Introduction

As Pashler (1998, p. 1) pointed out, "Attention has long posed a major challenge for psychologists." Historically, the concept of "attention" was treated as important by many philosophers and psychologists in the late 19th century. However, it fell into disrepute, because the behaviourists regarded all internal processes with the utmost suspicion. Attention became fashionable again following the publication of Broadbent's book Perception and Communication in 1958, and has remained an important topic ever since.

Attention is most commonly used to refer to selectivity of processing. This was the sense emphasised by William James (1890, pp. 403-404):

Everyone knows what attention is. It is the taking possession of the mind, in clear and vivid form, of one out of what seem several simultaneously possible objects or trains of thought. Focalisation, concentration, of consciousness are of its essence.

What is the relationship between attention and consciousness? Baars (1997) argued that access to consciousness is controlled by attentional mechanisms. Consider, for example, sentences such as, "We look in order to see" or "We listen in order to hear". According to Baars (1997, p. 364), "The distinction is between selecting an experience and being conscious of the selected event. In everyday language, the first word of each pair ["look"; "listen"] involves attention; the second word ["see"; "hear"] involves consciousness." In other words, attention resembles choosing a television channel and consciousness resembles the picture on the screen.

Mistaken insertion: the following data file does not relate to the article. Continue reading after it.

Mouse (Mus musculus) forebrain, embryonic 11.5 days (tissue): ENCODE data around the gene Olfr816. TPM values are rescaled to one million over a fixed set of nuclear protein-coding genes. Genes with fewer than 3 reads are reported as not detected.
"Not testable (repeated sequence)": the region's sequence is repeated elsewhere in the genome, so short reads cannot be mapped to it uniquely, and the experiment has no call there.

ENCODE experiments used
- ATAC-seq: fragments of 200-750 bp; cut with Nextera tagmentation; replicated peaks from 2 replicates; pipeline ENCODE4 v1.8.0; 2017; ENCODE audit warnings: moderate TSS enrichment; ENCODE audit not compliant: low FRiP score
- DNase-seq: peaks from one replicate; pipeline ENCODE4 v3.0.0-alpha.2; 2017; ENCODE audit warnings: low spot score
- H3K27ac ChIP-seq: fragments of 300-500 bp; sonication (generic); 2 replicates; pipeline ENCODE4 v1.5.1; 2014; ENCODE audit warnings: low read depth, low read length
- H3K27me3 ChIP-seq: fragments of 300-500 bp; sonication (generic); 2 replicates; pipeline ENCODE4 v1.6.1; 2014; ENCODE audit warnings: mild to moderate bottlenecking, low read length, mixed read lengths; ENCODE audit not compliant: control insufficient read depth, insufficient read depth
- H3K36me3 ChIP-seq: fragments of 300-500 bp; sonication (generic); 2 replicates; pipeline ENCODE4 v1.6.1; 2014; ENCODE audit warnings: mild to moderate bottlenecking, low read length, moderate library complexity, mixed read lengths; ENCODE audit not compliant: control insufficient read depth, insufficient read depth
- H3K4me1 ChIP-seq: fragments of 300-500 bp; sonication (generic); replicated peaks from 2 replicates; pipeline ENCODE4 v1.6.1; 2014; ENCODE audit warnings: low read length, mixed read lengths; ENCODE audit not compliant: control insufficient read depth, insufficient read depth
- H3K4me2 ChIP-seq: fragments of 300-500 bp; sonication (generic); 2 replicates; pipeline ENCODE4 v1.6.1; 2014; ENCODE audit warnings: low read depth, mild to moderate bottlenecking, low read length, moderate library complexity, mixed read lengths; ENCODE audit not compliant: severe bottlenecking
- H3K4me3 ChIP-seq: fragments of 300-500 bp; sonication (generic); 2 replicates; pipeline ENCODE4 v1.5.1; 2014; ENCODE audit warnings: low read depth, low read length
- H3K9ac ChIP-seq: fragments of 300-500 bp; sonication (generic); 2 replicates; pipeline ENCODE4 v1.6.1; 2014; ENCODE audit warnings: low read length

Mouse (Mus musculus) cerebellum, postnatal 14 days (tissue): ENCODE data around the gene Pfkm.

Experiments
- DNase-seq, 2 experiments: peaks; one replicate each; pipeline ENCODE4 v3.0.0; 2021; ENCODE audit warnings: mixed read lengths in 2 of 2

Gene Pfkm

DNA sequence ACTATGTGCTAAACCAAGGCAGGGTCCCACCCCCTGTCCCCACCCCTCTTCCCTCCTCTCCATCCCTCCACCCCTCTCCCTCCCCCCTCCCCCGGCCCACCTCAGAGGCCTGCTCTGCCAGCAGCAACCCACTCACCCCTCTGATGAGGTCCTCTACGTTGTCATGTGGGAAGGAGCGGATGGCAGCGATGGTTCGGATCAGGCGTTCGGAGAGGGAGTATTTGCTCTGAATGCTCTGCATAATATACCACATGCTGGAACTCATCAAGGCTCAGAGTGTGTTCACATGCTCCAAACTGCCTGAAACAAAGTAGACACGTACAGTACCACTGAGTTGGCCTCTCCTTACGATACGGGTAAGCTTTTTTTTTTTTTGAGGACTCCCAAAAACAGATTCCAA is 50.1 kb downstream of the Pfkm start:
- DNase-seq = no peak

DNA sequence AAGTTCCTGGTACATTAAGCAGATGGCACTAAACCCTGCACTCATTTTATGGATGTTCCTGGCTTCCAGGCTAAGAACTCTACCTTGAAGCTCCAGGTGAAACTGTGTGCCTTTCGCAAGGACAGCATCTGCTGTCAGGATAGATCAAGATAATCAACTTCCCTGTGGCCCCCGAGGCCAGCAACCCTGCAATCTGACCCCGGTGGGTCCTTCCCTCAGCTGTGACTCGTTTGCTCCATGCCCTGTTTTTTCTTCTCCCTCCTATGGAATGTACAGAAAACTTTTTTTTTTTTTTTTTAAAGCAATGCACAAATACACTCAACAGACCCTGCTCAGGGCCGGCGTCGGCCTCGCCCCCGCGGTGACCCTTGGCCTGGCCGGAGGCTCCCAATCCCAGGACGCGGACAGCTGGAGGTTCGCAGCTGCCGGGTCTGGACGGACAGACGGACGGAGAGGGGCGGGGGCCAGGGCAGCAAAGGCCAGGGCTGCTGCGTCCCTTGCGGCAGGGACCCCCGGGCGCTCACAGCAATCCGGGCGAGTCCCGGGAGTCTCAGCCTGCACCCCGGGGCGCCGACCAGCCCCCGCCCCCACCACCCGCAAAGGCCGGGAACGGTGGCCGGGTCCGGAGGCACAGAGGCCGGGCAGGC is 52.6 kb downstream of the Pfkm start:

William James (1890) distinguished between "active" and "passive" modes of attention. Attention is active when controlled in a top-down way by the individual's goals, whereas it is passive when controlled in a bottom-up way by external stimuli (e.g., a loud noise). According to Yantis (1998, p. 252), "Stimulus-driven attentional control is both faster and more potent than goal-driven attentional control." The reason is that it typically requires processing effort to decide which stimulus is most relevant to the current goal. We have implied that there is a unitary attentional system. However, this is improbable. As Allport (1993, pp. 203-204) pointed out:

It seems no more plausible that there should be one unique mechanism, or computational resource, as the causal basis of all attentional phenomena than that there should be a unitary causal basis of thought, or perception, or of any other traditional category of folk psychology...Reference to attention (or to

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